Must Must Read: Building School 2.0 via Lehmann and Chase

Must Must Read: Building School 2.0 via Lehmann and Chase

I can only wish I had the chops to have written Building School 2.0: How to Create the Schools We Need.

imgresI read a lot of books, many on the current state and future of K-12 education, best practices of organizational change and innovation, and the nature of creative individuals and organizations. I don’t recommend a lot of “must reads”; perhaps 1-2 a year. For two groups—educators who passionately want to implement real transformational change that will immediately benefit their students, and a more general public that recognizes that the fundamental structure of K-12 education fails to meet the needs of the rising generation—this book is a “must, must read”.

Co-author Chris Lehmann is the founding principal at Science Leadership Academy in Philadelphia; co-author Zac Chase taught English at SLA for eight years and is now an educational consultant. I have met Chris and interacted briefly with him over the past several years, and I cited SLA as an exemplar school in #EdJourney: A Roadmap to the Future of Education. (Disclosure: both books were proudly published by Jossey-Bass, a Wiley brand.) I continue to cite SLA as perhaps the iconic high school in America. It is a public school of choice; serves a highly diverse student population; is housed in an extremely modest physical facility; struggles with the turbid politics and terminal underfunding of a big city school district; and consistently produces graduates who matriculate to a wide range of selective colleges and universities, not because of their test scores (SLA offers no AP courses, for example) but because these kids have learned how to own their own learning and thinking through a rigorous course of work built upon their passions, interests, and understanding of the world in which they live. In short, the SLA community has co-developed an incredibly successful yet flexible model for truly transformational learning that can and should be scaled across America; the lack of this scaling reflects American society’s collective failure and inertia. I have not had the pleasure of meeting Zac, but I have found Chris to be on of the most honest, insightful, courageous, hold-no-punches educators we have.

Cloning educators like Chris and Zach may, in fact, be the limiting factor to scaling up SLA-type schools.The next best thing to a clone is the clone’s DNA, which is what Chris and Zac have shared in Building Schools 2.0, not in broad theory, but in practical, direct terms that any school or set of school educator-leaders can embrace. The book overtly borrows the template of one of history’s most provocative reformers, Martin Luther. There are 95 theses in this book, each comprising a few pages of honest, pithy, and in my opinion, absolutely spot-on arguments for why each thesis is a pathway to great learning for more kids with diverse life experiences. Each short chapter winds up with several equally direct, succinct, practical, activities or actions that educators can implement the very next day to begin to shift their own practice and/or that of those around them.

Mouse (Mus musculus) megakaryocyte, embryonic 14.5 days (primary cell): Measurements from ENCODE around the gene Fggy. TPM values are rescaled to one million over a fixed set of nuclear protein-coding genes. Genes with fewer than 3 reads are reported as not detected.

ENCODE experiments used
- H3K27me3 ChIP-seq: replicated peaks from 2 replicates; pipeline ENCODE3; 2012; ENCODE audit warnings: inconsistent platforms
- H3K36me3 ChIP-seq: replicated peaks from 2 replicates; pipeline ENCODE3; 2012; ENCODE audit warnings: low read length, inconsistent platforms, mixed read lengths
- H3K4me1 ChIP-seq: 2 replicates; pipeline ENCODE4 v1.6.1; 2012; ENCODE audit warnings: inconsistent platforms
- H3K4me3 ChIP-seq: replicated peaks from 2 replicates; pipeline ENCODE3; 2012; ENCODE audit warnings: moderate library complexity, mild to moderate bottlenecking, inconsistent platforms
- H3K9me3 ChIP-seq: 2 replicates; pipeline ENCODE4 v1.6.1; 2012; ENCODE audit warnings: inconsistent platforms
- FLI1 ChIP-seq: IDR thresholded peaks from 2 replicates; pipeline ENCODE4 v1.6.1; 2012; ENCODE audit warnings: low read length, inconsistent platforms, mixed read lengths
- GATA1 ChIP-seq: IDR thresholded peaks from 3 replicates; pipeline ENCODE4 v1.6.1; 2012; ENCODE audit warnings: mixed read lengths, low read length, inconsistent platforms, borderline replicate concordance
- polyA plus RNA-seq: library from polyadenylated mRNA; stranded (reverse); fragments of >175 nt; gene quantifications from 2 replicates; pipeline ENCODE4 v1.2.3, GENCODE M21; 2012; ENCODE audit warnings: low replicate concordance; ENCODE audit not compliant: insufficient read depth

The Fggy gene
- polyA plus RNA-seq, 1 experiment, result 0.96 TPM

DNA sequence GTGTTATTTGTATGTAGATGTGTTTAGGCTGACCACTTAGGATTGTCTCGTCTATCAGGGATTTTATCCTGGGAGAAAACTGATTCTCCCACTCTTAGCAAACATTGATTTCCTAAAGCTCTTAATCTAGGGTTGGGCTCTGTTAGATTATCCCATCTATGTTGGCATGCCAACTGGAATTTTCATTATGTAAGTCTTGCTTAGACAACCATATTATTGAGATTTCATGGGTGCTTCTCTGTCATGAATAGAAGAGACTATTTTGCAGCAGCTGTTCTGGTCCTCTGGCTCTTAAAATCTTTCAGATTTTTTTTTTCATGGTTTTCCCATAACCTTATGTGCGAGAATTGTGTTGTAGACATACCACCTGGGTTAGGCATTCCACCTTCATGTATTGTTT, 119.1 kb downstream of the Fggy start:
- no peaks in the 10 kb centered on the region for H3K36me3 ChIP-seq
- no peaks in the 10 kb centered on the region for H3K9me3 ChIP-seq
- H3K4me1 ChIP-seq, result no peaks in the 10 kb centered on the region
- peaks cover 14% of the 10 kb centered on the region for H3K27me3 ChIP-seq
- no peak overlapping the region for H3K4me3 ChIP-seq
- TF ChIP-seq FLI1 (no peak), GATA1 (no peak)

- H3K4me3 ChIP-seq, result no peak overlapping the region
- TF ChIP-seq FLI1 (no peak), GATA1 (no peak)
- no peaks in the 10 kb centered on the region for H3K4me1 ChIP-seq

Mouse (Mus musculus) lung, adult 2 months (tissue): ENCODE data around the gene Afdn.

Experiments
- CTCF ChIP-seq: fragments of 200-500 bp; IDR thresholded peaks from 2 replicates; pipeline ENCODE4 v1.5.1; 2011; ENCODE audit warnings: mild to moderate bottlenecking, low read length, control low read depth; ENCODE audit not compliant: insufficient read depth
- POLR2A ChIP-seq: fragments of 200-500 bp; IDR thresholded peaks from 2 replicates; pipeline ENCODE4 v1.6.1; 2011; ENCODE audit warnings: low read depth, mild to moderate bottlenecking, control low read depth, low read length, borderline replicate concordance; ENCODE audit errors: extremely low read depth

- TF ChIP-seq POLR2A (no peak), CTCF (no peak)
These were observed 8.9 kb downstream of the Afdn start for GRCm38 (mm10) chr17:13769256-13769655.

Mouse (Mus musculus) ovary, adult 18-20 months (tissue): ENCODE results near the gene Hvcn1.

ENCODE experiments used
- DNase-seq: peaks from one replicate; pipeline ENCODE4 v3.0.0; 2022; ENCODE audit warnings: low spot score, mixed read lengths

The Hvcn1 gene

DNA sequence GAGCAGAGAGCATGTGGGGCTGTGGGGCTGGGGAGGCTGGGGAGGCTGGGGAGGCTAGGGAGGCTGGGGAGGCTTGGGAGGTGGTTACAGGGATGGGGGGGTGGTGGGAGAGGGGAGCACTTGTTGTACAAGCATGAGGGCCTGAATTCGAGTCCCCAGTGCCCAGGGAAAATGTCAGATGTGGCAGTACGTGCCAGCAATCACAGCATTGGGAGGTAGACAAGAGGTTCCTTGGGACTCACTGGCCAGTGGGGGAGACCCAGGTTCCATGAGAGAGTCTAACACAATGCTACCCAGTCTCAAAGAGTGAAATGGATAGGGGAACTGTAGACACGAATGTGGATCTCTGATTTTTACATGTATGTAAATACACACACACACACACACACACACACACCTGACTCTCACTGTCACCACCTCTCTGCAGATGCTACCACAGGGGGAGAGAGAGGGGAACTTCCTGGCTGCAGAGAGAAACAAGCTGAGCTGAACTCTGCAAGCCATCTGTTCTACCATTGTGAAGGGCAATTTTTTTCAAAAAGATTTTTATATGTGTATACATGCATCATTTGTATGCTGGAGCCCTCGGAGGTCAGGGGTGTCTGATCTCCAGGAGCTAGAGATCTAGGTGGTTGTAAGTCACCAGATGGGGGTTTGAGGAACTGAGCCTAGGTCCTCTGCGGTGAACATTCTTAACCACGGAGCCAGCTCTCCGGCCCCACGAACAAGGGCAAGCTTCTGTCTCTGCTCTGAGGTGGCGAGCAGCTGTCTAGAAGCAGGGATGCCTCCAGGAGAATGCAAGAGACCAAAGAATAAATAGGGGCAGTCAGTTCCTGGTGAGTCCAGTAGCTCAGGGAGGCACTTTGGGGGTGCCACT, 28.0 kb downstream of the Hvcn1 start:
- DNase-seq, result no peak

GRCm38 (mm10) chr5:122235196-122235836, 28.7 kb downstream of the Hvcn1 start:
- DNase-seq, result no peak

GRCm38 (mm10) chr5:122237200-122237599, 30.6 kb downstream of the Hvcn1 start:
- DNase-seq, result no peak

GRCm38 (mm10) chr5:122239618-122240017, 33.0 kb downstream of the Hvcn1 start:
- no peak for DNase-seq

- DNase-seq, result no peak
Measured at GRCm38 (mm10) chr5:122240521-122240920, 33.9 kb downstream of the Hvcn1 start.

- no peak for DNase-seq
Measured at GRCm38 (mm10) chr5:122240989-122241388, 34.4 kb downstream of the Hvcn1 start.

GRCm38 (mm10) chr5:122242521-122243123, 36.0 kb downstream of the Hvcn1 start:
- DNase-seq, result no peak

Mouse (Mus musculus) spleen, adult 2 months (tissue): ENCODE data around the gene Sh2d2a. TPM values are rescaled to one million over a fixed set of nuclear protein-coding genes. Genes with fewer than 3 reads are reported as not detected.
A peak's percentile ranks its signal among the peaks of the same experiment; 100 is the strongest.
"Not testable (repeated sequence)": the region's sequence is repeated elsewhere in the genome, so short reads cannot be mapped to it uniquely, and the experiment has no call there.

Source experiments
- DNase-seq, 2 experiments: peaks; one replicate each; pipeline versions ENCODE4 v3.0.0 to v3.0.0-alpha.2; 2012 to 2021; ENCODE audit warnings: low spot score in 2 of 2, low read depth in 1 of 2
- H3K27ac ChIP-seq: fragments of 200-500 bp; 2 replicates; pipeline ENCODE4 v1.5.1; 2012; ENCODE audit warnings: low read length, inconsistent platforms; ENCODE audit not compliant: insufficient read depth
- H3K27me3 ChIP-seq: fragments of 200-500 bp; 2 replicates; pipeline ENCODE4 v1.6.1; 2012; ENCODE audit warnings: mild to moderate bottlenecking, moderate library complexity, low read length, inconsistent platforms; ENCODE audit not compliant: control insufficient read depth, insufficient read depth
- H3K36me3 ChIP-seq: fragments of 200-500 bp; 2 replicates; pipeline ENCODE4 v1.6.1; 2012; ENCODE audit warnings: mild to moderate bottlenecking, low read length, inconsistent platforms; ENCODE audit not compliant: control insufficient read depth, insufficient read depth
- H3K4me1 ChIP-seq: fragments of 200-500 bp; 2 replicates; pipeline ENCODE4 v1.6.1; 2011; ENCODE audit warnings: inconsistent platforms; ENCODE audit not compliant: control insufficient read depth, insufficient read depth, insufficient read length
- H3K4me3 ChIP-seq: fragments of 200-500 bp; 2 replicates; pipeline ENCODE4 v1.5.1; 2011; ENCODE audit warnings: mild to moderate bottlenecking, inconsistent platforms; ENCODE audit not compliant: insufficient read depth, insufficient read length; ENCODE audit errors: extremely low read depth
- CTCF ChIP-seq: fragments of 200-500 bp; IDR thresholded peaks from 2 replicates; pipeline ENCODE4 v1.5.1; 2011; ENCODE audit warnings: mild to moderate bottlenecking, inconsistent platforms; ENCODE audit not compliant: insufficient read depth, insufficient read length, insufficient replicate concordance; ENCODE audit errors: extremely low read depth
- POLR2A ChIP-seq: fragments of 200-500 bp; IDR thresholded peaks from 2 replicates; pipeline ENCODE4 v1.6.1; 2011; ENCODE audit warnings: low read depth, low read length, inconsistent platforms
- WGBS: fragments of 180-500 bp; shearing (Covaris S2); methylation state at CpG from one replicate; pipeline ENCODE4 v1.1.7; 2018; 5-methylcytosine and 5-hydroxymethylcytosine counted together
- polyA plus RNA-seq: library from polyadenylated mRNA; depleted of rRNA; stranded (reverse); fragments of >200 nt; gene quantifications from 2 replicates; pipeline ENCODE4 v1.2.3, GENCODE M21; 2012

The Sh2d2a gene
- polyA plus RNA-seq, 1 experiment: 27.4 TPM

The theses are almost all pertinent and helpful; a few examples:

  • “Vision must live in practice”
  • “’What’s good’ is better than ‘what’s new’”
  • “Humility matters”
  • “Don’t admire the problem”
  • “Stop deficit model thinking”
  • “There are no sick or snow days”

…and many more. Each thesis is weighty, yet the authors engagingly convey key elements of “what”, “why”, and “what to do about it” in very few words.

For non-educators, the arguments are so direct and, frankly, obvious, that it gives both clarity and hope to the premise that, yes, we can actually change K-12 education in America and that the path lies not with acts of Congress, the Department of Education, State legislatures, school district administrators, highly publicized and overpaid pundits, or the “next big thing” canned by educational theorists and for-profit publishers. The answers lie within a range of highly actionable practices by the thousands of well-intentioned, hopeful, generally under-resourced and over-commanded educators who inhabit our classrooms and school offices, and who are begging for the system to change.

Must a school or educator adopt all 95 theses in order to truly change? Absolutely not. What resonated so powerfully with me were the range and number of the 95 theses that exactly mirror what I see as key levers for transformation in the schools I am fortunate to work with, ranging from the most selective, well-funded independent schools to highly underserved public schools. There is no one cookbook recipe that will work best for all schools; that is a myth that self-interested factions across the political and economic spectrum would have us believe. To me this book reads more like a catechism that calls on the reader to open to a page each day or week, reflect on the narrative and advice, and then just try some stuff that is proven to work.

I have been carving out what my own next book might be. I think I have identified 6-8 “big levers” that, if pressed strongly enough would collectively have the force to offset the inertia of an outdated system of education. After reading Building Schools 2.0, I am less sure that my next book is needed. It re-enforces for me that the true key to systematic school transformation is large-scale replication of the kind of knowledge and DNA that Chris and Zac share in this book.  I think I have found the key to such replication…and hope to announce soon!

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